For more than a year, the American Family Association has pleaded with Home Depot (HD) not to publicly back gay rights. The home improvement retailer has ignored those pleas. In fact, the Atlanta-based company continues to participate in the city's gay pride parade, as it has done for years.
Still, the AFA, founded by the controversial Rev. Donald Wildmon who has made a career scolding the likes of Howard Stern, isn't giving up. "AFA focuses primarily on one boycott at a time," Randy Sharp, the AFA's director of special projects, said in an interview. "A successful boycott can take two or three years."
There's a Boycott?
The Human Rights Campaign, the country's largest gay rights group, knew that the AFA was angry with the retailer, but was not aware that the dispute had escalated into a boycott, spokesman Paul Guequierre says. The AFA disputes this but does agree that the Home Depot boycott isn't getting the attention of past actions because of the liberal bias of the media, Sharp said.
Home Depot is holding its line on the issue: "Our response on this has been and continues to be that we respect the diversity of all people and maintain an inclusive culture," Home Depot spokesman Steve Holmes said in an email. "This is what [Chairman] Frank [Blake] told the AFA publicly at our annual shareholders meeting earlier this year."
Home Depot isn't the only high-profile company the AFA has targeted. It has also tangled with Walt Disney (DIS), Procter & Gamble (PG), and PepsiCo (PEP).
The AFA, which brags on its website that it has been on "the frontlines of America's culture war" since 1977, insists that it has nothing against gays. All it wants is for corporate America to remain "neutral" in these same conflicts, according to Sharp. That includes both supporting gay causes and marketing to the LGBT community.
"It's not about refusing to hire gay people," he says. "When they begin marketing [to gays], then they are giving support to their agenda. You never see Home Depot advertise in Christian publications. There is a bigger Christian market than gay market."
The HRC rejects these arguments. Guequierre notes that members of the LGBT community lack legal protections offered to heterosexuals on issues such as workplace discrimination. "What they call being 'neutral,' isn't really being 'neutral,'" he says.
Campaign's Unintended Consequences
If nothing else, the AFA's campaigns have raised public and corporate awareness on one important issue: the growing economic clout of the LGBT community.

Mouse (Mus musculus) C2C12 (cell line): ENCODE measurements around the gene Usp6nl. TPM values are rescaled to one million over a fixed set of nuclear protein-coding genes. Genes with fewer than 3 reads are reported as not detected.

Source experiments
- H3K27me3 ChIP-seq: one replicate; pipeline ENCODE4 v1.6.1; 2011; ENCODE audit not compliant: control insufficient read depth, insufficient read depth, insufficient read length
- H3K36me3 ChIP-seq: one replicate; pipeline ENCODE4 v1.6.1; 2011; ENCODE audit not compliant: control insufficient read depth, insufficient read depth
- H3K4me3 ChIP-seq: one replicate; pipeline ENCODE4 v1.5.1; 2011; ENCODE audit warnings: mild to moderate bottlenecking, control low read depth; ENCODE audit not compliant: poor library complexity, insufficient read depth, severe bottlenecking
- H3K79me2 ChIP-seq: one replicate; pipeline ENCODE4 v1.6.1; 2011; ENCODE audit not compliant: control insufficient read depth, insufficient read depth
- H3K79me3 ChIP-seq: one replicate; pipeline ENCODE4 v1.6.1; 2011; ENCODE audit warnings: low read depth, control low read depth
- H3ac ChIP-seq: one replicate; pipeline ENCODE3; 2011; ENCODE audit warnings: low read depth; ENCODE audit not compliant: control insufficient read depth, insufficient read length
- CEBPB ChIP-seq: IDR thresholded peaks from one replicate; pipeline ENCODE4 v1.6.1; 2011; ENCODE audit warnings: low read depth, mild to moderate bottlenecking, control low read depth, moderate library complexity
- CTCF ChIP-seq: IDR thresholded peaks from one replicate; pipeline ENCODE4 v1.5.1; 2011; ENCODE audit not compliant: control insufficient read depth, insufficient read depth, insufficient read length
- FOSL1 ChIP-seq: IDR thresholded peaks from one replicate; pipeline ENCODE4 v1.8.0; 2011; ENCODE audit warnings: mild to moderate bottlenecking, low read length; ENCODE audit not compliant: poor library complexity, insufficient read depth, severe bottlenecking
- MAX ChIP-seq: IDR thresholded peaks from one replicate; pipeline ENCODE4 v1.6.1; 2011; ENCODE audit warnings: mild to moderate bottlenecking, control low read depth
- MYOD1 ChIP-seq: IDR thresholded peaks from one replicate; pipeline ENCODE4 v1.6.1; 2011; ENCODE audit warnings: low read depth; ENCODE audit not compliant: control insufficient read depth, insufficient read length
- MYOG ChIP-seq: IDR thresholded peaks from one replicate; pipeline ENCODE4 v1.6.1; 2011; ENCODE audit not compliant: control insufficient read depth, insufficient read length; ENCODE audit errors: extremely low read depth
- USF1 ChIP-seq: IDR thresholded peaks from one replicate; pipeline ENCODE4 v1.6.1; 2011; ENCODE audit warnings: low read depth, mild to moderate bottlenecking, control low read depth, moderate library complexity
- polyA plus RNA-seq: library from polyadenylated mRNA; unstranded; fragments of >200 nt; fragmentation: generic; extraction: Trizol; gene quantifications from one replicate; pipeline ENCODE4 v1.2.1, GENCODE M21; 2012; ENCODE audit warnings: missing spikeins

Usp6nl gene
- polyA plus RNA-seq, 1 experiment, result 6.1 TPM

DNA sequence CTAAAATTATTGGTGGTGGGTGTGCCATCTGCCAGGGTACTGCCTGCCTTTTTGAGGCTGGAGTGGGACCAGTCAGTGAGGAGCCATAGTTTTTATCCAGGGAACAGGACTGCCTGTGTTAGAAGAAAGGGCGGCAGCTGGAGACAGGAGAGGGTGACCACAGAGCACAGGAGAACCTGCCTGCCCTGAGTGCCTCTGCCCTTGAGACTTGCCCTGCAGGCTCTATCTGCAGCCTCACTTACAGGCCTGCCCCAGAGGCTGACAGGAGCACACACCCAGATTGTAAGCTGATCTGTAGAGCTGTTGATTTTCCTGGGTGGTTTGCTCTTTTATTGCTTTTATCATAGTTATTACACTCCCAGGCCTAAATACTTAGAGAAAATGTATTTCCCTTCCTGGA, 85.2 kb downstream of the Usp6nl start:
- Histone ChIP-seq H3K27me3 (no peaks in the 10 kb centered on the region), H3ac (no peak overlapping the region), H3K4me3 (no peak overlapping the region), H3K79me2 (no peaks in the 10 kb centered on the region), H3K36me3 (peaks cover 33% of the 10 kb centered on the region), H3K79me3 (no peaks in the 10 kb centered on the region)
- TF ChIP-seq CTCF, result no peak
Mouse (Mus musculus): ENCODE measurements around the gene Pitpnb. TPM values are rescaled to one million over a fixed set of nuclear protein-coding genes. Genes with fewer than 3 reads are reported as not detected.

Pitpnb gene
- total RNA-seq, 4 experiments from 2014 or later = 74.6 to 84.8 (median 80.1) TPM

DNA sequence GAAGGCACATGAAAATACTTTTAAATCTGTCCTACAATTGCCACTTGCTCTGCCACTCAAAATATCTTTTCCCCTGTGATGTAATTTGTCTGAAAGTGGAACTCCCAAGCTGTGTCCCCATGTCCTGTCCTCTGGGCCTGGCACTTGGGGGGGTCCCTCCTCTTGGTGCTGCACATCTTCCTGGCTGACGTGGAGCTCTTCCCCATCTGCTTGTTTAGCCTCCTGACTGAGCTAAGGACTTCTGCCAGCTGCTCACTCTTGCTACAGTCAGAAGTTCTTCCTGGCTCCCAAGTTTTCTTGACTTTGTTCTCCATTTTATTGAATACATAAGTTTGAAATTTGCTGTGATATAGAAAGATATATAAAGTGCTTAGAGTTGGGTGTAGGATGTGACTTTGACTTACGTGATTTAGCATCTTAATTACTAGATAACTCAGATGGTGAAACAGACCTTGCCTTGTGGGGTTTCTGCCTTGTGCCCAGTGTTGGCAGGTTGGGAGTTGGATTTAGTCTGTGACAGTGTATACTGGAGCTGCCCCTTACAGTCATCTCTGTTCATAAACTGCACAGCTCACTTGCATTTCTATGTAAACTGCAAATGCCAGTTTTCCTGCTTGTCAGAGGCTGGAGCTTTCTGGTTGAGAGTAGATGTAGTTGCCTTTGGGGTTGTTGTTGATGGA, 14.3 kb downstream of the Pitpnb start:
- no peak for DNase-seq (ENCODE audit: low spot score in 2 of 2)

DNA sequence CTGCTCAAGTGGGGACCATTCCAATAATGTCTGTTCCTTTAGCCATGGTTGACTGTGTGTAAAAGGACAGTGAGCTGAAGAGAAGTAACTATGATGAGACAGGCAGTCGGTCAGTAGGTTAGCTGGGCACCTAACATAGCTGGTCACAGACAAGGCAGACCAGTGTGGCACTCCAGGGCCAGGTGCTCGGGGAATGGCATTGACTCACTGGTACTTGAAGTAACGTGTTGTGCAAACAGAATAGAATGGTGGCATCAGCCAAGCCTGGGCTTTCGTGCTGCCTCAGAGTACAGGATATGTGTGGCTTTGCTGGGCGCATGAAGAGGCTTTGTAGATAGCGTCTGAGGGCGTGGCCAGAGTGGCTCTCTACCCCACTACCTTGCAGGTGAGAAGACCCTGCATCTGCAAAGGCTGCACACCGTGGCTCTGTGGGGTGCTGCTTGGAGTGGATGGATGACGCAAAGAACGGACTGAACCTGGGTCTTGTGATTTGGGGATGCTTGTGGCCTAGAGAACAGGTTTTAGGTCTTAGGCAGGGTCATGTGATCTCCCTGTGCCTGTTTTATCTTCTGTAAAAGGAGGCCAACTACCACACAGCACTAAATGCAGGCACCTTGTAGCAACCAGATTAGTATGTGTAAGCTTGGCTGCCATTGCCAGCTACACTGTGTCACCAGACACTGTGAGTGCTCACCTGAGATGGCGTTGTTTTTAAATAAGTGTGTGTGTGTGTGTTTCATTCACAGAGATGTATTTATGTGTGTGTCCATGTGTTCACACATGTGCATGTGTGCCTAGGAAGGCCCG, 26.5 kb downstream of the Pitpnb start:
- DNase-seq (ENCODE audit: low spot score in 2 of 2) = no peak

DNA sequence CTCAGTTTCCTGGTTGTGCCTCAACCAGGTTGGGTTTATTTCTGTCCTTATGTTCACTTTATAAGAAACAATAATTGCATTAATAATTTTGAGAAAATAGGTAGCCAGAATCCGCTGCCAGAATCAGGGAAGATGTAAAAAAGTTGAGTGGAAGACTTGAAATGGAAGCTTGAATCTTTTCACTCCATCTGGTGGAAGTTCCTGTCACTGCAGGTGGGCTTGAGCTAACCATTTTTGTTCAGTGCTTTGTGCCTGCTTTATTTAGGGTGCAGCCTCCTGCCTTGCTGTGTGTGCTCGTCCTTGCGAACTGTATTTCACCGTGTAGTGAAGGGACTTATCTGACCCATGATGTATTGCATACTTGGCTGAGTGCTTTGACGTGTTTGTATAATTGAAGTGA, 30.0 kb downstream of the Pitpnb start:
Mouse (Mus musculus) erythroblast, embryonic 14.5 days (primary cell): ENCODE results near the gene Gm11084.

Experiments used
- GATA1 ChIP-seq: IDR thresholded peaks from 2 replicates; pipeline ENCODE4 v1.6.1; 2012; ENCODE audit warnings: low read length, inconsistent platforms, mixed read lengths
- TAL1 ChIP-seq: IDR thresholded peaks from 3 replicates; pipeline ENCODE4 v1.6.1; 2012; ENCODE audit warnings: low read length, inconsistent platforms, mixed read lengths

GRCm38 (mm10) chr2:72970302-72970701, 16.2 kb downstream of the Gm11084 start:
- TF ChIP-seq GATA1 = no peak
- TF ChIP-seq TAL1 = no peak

A survey by Witeck-Combs Communications and Packaged Facts estimated the LGBT community's financial muscle at $743 billion in 2010, an increase from $660 billion in 2006. Plenty of companies openly court their business:
- Marchers in this year's New York City gay pride parade held colorful, star-shaped balloons with Macy's (M) printed on them.
- Absolut Vodka ads regularly appear in LGBT media since 1981, and the vodka maker claims it's one of the first consumer brands to have embraced the community.
- AMR's (AMR) American Airlines has a Web page that offers deals geared toward LGBT travelers.
- Subaru has marketed to gays and lesbians for more than a decade and was one of the first advertisers to create custom commercials for Logo, a gay-themed cable channel.
Companies that court anti-gay groups do so at their own peril.
Target (TGT) CEO Gregg Steinhafel issued a public apology last year for the retailer's $150,000 donation to a Minnesota political group that opposes gay rights. The retailer's donation angered singer and gay rights activist Lady Gaga, who reportedly nixed a deal to sell a special edition of one of her albums through the chain. Steinhafel said in June that the retailer would stay "neutral" on the gay marriage debate.
Even with the gains being made by the LGBT community, plenty of businesses still listen to the AFA, Sharp said. The activists have "friendly relationships" with about a dozen or so major Fortune 500 companies, mainly retailers. AFA declined to name names in order to protect them from the ire of gay rights groups, he said. "If we have a concern, we have a name and number of somebody we can call."
Motley Fool contributor Jonathan Berr owns shares of Target. The Motley Fool owns shares of PepsiCo. Motley Fool newsletter services have recommended buying shares of Home Depot, Disney, Procter & Gamble, and PepsiCo, as well as creating a diagonal call position in PepsiCo.